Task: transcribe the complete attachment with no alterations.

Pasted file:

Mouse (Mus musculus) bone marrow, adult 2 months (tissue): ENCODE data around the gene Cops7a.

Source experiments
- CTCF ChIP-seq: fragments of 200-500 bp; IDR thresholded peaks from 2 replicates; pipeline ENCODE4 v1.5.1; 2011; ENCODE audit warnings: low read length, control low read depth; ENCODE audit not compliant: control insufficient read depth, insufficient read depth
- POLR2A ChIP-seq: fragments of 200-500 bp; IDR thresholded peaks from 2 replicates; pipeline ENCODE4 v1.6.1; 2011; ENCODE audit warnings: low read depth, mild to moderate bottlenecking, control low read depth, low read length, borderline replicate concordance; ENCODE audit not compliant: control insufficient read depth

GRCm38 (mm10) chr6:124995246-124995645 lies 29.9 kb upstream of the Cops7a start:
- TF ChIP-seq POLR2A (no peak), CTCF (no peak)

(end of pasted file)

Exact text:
Mouse (Mus musculus) bone marrow, adult 2 months (tissue): ENCODE data around the gene Cops7a.

Source experiments
- CTCF ChIP-seq: fragments of 200-500 bp; IDR thresholded peaks from 2 replicates; pipeline ENCODE4 v1.5.1; 2011; ENCODE audit warnings: low read length, control low read depth; ENCODE audit not compliant: control insufficient read depth, insufficient read depth
- POLR2A ChIP-seq: fragments of 200-500 bp; IDR thresholded peaks from 2 replicates; pipeline ENCODE4 v1.6.1; 2011; ENCODE audit warnings: low read depth, mild to moderate bottlenecking, control low read depth, low read length, borderline replicate concordance; ENCODE audit not compliant: control insufficient read depth

GRCm38 (mm10) chr6:124995246-124995645 lies 29.9 kb upstream of the Cops7a start:
- TF ChIP-seq POLR2A (no peak), CTCF (no peak)